Guest Blog Post: Mentoring Program Inspires Girls to Explore Careers in STEM

Nadine Ann Skinner is a Program Manager at Girls Inc. of Alameda County®

By Nadine Ann Skinner

In March, IWPR released a report showing that the number of women pursuing science, technology, engineering, and math (STEM) fields at community colleges was declining, despite growing opportunities for gainful employment in these fields. Encouraging women to pursue STEM careers can start by inspiring girls and young women to explore these fields. Nadine Ann Skinner is a Program Manager at Girls Incorporated of Alameda County® (Girls Inc.) and contributed this guest post on mentoring programs for girls with her organization.

Last week I had the opportunity to take a group of teenage girls to Genentech to meet some of the women who worked there. Walking in, the normally boisterous girls were quiet, subdued by the large campus and the number of mentors waiting to speak with them. As the girls joined activities led by the mentors, I spoke with the two women engineers who had invited us. “Why did you decide to become engineers?” I asked. The two women thought for a moment, and then they both answered that their fathers were engineers and that inspired them to become engineers.

The girls in the program I work for are from Oakland and San Leandro, California. Most of the girls will be the first member of their family to go to college. They live in neighborhoods plagued by violence and attend underperforming schools. Who is there to inspire them to become engineers or scientists?

Even with the great gains women have made in employment women are still underrepresented in the science, technology, engineering and math (STEM) fields. In elementary school, girls and boys express similar interests in math and science. But by college, fewer women pursue STEM majors and by college graduation, “men outnumber women in nearly every science and engineering field, and in some, such as physics, engineering, and computer science, the difference is dramatic, with women earning only 20 percent of bachelor’s degrees.” In STEM graduate programs and careers, women are even more underrepresented.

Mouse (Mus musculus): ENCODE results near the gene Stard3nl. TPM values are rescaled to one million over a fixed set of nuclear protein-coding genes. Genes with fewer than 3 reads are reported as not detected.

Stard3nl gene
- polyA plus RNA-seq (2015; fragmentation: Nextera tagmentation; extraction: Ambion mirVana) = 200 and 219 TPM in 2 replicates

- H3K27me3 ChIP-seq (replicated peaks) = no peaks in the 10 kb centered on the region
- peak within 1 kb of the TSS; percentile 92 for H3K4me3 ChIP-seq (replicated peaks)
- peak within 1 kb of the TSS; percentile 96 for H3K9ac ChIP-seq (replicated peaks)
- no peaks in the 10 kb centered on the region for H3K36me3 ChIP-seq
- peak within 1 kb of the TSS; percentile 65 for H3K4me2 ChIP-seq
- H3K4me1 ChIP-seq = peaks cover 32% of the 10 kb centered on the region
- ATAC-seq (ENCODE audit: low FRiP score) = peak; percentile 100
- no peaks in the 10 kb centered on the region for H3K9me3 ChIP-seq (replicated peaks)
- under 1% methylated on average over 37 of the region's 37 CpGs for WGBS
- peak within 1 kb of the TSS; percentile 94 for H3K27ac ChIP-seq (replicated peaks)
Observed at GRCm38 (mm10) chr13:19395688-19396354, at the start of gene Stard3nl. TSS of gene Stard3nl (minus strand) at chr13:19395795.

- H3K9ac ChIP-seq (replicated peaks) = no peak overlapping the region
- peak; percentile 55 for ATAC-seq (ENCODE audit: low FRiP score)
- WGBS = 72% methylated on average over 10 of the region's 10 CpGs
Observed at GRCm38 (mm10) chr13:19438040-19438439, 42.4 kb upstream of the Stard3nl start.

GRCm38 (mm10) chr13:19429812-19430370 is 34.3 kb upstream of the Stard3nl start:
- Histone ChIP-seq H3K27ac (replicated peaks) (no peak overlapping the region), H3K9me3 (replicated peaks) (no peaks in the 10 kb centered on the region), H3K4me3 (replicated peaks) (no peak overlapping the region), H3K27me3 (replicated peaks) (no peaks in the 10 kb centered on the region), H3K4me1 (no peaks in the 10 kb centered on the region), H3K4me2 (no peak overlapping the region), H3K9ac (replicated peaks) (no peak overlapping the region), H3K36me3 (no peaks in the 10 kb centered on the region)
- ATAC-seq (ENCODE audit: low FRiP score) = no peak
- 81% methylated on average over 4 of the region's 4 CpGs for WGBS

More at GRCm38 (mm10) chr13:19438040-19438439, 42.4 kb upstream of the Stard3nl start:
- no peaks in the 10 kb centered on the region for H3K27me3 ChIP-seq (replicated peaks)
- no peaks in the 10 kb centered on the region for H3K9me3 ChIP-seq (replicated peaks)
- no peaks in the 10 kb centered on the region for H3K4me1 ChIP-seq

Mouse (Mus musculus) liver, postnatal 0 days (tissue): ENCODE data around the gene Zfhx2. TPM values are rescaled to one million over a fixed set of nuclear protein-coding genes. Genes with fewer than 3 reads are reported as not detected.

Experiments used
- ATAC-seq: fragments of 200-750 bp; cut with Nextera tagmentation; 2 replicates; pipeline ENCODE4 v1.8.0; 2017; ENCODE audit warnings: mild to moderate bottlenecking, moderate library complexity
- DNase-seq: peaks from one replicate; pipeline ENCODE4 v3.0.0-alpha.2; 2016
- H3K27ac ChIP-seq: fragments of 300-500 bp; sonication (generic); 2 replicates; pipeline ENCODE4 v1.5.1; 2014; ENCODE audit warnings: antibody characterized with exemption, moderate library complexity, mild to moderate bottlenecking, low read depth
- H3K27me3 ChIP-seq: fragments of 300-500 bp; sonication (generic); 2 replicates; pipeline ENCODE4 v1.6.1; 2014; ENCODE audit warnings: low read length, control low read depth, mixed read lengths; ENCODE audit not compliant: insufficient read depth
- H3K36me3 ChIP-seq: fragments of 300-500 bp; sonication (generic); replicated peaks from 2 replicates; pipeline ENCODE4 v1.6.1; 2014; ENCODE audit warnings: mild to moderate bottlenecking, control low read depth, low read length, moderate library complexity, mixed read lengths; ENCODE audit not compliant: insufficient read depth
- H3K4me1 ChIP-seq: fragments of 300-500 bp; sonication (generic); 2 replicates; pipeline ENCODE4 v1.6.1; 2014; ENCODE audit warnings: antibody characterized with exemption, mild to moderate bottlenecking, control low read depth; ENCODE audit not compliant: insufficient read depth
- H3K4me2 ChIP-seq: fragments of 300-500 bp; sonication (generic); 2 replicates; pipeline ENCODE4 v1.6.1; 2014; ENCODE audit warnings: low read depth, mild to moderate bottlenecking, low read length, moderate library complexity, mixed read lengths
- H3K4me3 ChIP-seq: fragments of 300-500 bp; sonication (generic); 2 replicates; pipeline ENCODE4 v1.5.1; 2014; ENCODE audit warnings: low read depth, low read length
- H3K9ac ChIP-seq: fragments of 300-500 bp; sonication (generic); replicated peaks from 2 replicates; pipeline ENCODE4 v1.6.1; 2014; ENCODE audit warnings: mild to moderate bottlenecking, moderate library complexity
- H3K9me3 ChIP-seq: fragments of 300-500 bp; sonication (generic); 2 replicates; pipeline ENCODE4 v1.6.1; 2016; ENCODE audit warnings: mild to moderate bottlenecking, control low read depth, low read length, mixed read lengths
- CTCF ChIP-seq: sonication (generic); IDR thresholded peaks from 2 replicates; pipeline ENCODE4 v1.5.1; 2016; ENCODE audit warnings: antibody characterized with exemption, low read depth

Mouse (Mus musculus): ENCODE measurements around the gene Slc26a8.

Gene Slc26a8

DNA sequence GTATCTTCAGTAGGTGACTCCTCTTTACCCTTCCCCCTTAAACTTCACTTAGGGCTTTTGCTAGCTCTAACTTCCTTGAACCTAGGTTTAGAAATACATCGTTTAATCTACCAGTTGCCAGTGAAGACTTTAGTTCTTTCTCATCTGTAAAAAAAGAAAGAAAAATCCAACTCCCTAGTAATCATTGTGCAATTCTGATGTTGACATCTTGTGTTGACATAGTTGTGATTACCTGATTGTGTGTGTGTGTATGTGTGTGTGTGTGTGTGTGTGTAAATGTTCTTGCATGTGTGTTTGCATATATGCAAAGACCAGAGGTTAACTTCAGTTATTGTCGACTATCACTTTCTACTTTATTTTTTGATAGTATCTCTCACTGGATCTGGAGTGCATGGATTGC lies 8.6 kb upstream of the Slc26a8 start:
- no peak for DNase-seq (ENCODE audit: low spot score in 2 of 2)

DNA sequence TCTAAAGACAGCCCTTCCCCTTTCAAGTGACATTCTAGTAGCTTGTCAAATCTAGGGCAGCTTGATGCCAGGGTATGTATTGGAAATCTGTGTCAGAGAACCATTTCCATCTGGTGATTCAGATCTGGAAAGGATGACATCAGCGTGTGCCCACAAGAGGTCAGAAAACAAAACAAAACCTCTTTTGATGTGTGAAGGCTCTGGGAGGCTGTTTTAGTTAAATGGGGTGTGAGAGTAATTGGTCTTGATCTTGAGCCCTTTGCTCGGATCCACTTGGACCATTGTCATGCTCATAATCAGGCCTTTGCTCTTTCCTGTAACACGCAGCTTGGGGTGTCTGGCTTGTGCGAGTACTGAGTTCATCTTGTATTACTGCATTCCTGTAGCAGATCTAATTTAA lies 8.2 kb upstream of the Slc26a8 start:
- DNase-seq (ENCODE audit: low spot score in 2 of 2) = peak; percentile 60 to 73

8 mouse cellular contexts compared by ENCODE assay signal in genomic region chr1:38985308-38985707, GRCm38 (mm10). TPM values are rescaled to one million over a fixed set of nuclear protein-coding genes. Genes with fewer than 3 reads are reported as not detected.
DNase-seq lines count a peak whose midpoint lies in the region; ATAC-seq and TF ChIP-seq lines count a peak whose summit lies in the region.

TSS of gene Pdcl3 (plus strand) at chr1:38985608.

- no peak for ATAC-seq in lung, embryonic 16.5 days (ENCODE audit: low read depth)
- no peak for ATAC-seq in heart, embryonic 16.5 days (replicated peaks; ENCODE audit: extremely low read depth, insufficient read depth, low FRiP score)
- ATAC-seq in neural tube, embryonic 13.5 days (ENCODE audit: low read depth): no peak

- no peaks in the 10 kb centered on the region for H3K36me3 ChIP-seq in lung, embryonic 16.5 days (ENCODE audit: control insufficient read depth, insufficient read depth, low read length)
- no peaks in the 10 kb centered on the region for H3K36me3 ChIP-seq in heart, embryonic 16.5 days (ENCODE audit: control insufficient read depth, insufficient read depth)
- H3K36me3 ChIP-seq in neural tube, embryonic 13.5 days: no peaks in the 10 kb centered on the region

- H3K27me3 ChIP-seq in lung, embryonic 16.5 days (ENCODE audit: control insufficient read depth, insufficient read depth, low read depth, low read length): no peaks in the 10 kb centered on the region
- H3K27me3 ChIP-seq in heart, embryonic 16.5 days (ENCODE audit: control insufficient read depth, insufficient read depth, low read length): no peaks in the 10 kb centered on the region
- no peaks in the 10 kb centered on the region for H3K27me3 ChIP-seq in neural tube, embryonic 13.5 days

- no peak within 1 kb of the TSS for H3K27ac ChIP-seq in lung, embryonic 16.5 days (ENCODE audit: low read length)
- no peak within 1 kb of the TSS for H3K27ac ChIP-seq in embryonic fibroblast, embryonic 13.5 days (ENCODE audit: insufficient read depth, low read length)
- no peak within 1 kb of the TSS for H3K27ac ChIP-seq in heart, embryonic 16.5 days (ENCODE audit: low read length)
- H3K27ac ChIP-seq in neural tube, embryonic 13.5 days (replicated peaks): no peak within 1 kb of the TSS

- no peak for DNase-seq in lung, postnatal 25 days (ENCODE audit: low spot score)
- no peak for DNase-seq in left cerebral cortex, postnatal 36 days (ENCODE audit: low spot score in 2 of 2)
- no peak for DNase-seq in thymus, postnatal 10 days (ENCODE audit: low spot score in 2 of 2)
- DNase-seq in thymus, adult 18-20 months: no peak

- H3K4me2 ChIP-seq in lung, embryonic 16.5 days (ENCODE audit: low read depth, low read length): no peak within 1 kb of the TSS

Underrepresentation in the STEM workforce is a particular challenge for minority ethnic groups. Underrepresented minority groups comprised 28.5 percent of the population in 2006, but only comprised 9.1 percent of college-educated Americans in science and engineering occupations. In addition, minority women only represent 11 percent of women in the entire STEM workforce. Editor’s note: IWPR’s research analysis found that a very small proportion of associate’s degrees in STEM fields are awarded to women of color, including African American women (3.3 percent); Hispanic women (2.2 percent); and Asian, Native Hawaiian, and Pacific Islander women (1.3 percent).

Part of the reason girls are not pursuing STEM careers is the continuing perception that girls and women are not as good at math and science. Mentoring has proven to be an effective tool to encourage girls and young women to succeed in STEM in school by combating the stereotype about girls’ ability to succeed in math and science. Mentoring and exposing girls to role models, women who prove to girls that they can be successful in STEM, can inspire girls to pursue careers in the STEM fields.

At the end of our visit to Genentech, the girls participated in a speed mentoring session, where they had a chance to interview women in a variety of STEM careers. The room was loud, filled with laughter and smiles, as the girls asked the mentors about their careers.

Eventually it was time to leave. As we walked to the van the girls were talking about the women that they met. “I want to be a toxicologist,” said one girl. “I want to be a geneticist,” said another girl. “Do you think that might let me have an internship at Genentech?” asked a third. I smiled, knowing that whatever career these girls ultimately choose, meeting these amazing role models ignited the girls’ interest in STEM careers.